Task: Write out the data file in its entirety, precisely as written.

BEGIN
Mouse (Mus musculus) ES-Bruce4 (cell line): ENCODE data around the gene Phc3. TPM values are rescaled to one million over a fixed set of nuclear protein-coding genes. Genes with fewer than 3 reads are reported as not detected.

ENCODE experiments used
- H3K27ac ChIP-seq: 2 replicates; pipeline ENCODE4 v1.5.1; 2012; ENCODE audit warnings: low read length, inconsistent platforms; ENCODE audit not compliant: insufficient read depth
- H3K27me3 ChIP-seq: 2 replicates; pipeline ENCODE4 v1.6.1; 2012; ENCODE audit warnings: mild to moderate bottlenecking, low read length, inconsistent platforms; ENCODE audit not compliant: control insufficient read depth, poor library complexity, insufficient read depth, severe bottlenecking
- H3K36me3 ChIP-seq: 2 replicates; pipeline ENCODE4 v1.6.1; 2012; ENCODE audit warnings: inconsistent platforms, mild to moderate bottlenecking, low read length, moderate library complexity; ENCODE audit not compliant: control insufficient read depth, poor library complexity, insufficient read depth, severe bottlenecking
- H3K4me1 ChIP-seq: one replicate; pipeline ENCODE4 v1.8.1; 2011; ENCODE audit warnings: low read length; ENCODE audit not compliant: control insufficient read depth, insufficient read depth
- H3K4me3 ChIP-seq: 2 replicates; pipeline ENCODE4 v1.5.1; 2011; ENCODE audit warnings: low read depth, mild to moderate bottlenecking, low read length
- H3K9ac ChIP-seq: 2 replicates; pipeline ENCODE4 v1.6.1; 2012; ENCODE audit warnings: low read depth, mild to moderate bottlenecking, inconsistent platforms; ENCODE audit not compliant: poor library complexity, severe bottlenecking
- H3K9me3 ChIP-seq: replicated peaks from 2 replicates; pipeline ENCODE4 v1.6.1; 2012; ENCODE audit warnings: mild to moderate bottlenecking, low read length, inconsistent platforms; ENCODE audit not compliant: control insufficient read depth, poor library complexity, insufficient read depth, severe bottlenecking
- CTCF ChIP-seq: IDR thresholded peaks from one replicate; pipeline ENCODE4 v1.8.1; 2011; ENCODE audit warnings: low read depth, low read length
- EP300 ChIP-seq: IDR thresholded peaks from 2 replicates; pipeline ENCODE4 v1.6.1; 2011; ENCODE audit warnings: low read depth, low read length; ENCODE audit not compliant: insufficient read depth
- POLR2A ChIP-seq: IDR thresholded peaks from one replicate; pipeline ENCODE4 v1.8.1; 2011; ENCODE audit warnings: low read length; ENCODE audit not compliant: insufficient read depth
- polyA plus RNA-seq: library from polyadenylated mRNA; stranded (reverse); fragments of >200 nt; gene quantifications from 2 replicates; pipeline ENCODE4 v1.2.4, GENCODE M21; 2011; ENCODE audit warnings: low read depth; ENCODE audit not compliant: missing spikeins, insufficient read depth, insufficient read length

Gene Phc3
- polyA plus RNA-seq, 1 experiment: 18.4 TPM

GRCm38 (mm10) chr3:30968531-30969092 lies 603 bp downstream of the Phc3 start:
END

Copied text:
Mouse (Mus musculus) ES-Bruce4 (cell line): ENCODE data around the gene Phc3. TPM values are rescaled to one million over a fixed set of nuclear protein-coding genes. Genes with fewer than 3 reads are reported as not detected.

ENCODE experiments used
- H3K27ac ChIP-seq: 2 replicates; pipeline ENCODE4 v1.5.1; 2012; ENCODE audit warnings: low read length, inconsistent platforms; ENCODE audit not compliant: insufficient read depth
- H3K27me3 ChIP-seq: 2 replicates; pipeline ENCODE4 v1.6.1; 2012; ENCODE audit warnings: mild to moderate bottlenecking, low read length, inconsistent platforms; ENCODE audit not compliant: control insufficient read depth, poor library complexity, insufficient read depth, severe bottlenecking
- H3K36me3 ChIP-seq: 2 replicates; pipeline ENCODE4 v1.6.1; 2012; ENCODE audit warnings: inconsistent platforms, mild to moderate bottlenecking, low read length, moderate library complexity; ENCODE audit not compliant: control insufficient read depth, poor library complexity, insufficient read depth, severe bottlenecking
- H3K4me1 ChIP-seq: one replicate; pipeline ENCODE4 v1.8.1; 2011; ENCODE audit warnings: low read length; ENCODE audit not compliant: control insufficient read depth, insufficient read depth
- H3K4me3 ChIP-seq: 2 replicates; pipeline ENCODE4 v1.5.1; 2011; ENCODE audit warnings: low read depth, mild to moderate bottlenecking, low read length
- H3K9ac ChIP-seq: 2 replicates; pipeline ENCODE4 v1.6.1; 2012; ENCODE audit warnings: low read depth, mild to moderate bottlenecking, inconsistent platforms; ENCODE audit not compliant: poor library complexity, severe bottlenecking
- H3K9me3 ChIP-seq: replicated peaks from 2 replicates; pipeline ENCODE4 v1.6.1; 2012; ENCODE audit warnings: mild to moderate bottlenecking, low read length, inconsistent platforms; ENCODE audit not compliant: control insufficient read depth, poor library complexity, insufficient read depth, severe bottlenecking
- CTCF ChIP-seq: IDR thresholded peaks from one replicate; pipeline ENCODE4 v1.8.1; 2011; ENCODE audit warnings: low read depth, low read length
- EP300 ChIP-seq: IDR thresholded peaks from 2 replicates; pipeline ENCODE4 v1.6.1; 2011; ENCODE audit warnings: low read depth, low read length; ENCODE audit not compliant: insufficient read depth
- POLR2A ChIP-seq: IDR thresholded peaks from one replicate; pipeline ENCODE4 v1.8.1; 2011; ENCODE audit warnings: low read length; ENCODE audit not compliant: insufficient read depth
- polyA plus RNA-seq: library from polyadenylated mRNA; stranded (reverse); fragments of >200 nt; gene quantifications from 2 replicates; pipeline ENCODE4 v1.2.4, GENCODE M21; 2011; ENCODE audit warnings: low read depth; ENCODE audit not compliant: missing spikeins, insufficient read depth, insufficient read length

Gene Phc3
- polyA plus RNA-seq, 1 experiment: 18.4 TPM

GRCm38 (mm10) chr3:30968531-30969092 lies 603 bp downstream of the Phc3 start: